The rain belted down on the markets throughout the fifth day of Biennial Lab, but that didn’t stop people from weathering the storm. Today it seemed as though the art projects were properly embedded in the market, as though they were settling in nicely. Of course, they’ll be gone in three days, and it makes us wonder whether the traders with which the artists have engaged will miss them when they’re gone. But the Biennial Lab process seems as though it’s built and strengthened the bond that artists and visitors have with not only the site, but the myriads of contexts within the markets themselves. The artists will continue these relationships, no doubt. And Biennial Lab isn’t just about physical site, but the people that inhabit it. It’s about those relationships, and as much about the agreements as it is about the disjunctures.
Sitting in the Biennial Lab hub, we were visited by an array of people, including the well-known Australian comedian, Chris Lilley. The Hub itself had, just like Hiromi Tango’s sculpture outside, evolved during the week, with raincoats appearing on the counter in a gesture of response.
The Mechanics Institute today ran workshops at their Trade School, with Tao Wells, who presented Unemployed New Zealander on Welfare in Melbourne, with $500 Arts Grant and Melbourne-based blogger and all-round agitator, Natalie Thomas, who spoke on the potential for exploitation in the art field. In the context of the market, it was good to see a reflexive examination of how art can be used by not only the financial or cultural markets, but in the field of human interaction and the worth of art in that context.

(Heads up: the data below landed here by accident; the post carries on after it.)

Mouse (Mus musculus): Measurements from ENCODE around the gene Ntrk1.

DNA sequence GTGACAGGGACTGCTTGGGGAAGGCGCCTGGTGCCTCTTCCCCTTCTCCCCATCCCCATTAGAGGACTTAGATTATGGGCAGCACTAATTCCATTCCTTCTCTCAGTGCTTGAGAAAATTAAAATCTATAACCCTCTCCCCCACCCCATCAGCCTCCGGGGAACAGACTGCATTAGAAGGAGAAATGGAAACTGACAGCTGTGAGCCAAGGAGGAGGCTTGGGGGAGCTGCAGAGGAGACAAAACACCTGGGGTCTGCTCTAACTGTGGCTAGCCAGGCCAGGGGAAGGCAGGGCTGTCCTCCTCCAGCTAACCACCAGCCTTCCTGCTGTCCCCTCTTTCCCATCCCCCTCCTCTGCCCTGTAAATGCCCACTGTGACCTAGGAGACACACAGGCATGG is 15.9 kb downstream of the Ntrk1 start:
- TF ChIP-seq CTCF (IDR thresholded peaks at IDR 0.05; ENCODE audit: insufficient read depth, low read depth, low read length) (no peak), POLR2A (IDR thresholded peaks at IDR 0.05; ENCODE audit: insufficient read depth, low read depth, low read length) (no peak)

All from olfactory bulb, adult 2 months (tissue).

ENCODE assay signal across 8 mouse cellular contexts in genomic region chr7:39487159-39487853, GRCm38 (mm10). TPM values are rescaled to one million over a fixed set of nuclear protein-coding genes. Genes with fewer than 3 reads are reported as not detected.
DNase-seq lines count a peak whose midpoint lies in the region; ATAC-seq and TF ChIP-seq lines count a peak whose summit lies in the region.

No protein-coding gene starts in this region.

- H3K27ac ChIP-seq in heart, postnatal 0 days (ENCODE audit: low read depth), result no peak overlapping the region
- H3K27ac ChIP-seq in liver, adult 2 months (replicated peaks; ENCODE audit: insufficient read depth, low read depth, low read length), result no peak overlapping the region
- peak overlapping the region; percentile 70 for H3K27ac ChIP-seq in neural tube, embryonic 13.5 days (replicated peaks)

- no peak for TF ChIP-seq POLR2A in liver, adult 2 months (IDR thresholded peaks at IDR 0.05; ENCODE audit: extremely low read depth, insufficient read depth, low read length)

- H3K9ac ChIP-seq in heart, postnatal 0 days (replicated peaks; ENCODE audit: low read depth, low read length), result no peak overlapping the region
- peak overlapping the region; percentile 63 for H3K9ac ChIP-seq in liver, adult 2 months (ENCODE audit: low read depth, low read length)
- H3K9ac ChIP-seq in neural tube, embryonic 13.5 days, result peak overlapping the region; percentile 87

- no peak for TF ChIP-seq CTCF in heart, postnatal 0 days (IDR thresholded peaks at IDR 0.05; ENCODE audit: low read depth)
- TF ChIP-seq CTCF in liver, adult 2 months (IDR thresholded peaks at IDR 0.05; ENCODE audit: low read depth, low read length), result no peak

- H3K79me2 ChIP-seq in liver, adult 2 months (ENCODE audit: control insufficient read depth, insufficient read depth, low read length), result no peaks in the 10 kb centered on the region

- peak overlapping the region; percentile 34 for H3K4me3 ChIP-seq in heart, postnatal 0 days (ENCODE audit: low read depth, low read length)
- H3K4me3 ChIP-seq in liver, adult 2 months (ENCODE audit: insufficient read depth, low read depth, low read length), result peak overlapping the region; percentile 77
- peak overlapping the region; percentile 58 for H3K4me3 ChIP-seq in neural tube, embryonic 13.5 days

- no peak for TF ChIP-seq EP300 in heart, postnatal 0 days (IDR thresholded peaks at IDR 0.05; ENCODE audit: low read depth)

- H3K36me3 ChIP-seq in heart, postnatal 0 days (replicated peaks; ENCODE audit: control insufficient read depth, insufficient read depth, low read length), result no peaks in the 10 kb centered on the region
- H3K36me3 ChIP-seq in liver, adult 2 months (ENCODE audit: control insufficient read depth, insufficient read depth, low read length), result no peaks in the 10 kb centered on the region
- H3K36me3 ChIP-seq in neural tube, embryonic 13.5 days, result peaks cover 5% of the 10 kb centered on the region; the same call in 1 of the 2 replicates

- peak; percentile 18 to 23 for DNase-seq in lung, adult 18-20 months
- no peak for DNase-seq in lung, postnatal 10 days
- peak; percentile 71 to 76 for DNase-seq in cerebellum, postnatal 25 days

We listened to Field Theory late into the night, where for a three-hour block, Mish and S-Ro had Melbourne-based artists Amy Spiers and Catherine Ryan in on the show. Discussion meandered through socially engaged art practice, performing activism, activism itself, and how effective time-based or endurance pieces can be. It was great to hear a reflexive discussion on what Field Theory are doing (essentially an endurance piece, but within a deeply strange situational context where the market changes by the hour). While they were speaking about social engagement and arts role in the civic, a drunk man rolled past their structure, swearing and acting a little aggressively, and everyone present in the studio acknowledged that there’s that tension in what’s presented as social engagement in art, and what happens when artists are confronted by social situations that aren’t quite welcome when performing these engaged works.
- Sarah Werkmeister